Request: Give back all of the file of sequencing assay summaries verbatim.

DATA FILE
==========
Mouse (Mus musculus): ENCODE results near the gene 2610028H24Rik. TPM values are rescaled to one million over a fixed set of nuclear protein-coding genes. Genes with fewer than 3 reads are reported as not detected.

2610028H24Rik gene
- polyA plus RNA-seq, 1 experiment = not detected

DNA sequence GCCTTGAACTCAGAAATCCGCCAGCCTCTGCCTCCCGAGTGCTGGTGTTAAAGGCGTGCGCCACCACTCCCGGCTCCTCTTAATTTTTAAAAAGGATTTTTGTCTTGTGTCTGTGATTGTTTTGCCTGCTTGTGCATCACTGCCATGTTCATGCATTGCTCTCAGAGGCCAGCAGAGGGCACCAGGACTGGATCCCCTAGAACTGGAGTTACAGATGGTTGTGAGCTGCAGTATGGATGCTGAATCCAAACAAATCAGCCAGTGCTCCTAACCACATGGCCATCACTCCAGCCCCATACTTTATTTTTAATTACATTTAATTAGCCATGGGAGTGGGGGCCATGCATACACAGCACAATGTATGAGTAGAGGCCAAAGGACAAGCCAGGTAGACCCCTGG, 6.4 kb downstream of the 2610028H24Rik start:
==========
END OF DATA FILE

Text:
Mouse (Mus musculus): ENCODE results near the gene 2610028H24Rik. TPM values are rescaled to one million over a fixed set of nuclear protein-coding genes. Genes with fewer than 3 reads are reported as not detected.

2610028H24Rik gene
- polyA plus RNA-seq, 1 experiment = not detected

DNA sequence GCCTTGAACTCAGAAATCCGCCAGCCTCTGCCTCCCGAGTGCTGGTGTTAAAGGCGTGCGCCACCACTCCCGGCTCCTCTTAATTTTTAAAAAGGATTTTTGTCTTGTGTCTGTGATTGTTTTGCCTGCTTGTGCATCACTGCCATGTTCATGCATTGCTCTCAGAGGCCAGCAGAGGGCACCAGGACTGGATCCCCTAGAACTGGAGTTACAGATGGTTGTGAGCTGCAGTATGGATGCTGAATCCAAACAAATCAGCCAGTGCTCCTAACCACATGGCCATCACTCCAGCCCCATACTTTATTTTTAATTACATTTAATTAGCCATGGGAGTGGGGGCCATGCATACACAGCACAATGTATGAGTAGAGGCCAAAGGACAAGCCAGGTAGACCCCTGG, 6.4 kb downstream of the 2610028H24Rik start: